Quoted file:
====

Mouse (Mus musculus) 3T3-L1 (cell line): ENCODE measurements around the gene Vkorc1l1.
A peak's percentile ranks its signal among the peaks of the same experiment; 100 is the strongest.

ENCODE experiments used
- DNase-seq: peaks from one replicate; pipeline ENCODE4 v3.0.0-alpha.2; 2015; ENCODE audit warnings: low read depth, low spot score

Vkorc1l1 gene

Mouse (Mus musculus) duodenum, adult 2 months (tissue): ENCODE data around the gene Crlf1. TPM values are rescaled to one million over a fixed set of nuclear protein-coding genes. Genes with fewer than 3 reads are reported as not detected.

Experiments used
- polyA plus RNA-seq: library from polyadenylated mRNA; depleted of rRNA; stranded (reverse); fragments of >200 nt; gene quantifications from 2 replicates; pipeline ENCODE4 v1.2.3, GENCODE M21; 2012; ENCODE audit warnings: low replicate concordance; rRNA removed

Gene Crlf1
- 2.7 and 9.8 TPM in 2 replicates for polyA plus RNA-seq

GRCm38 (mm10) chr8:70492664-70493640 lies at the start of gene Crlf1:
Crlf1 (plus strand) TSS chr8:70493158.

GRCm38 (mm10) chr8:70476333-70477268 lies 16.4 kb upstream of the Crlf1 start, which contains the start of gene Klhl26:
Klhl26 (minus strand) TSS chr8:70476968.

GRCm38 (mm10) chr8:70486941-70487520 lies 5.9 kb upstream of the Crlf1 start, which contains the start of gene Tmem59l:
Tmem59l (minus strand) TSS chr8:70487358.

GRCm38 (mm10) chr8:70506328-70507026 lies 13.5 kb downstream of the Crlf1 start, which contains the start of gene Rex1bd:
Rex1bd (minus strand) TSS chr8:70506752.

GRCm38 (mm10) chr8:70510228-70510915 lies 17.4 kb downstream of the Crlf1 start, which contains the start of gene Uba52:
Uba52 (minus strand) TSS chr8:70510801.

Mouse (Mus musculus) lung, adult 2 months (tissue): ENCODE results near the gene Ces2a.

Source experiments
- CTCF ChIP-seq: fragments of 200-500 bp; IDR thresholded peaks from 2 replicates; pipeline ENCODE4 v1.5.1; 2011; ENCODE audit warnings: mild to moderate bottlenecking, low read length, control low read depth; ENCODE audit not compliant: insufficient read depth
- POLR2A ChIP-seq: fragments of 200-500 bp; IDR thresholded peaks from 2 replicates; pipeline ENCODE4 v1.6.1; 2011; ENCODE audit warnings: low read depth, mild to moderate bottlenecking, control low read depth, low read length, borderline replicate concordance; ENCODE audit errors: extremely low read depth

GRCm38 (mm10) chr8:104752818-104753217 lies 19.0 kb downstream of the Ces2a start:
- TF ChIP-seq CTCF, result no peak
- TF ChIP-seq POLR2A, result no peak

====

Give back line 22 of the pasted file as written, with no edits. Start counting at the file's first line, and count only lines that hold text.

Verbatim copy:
Source experiments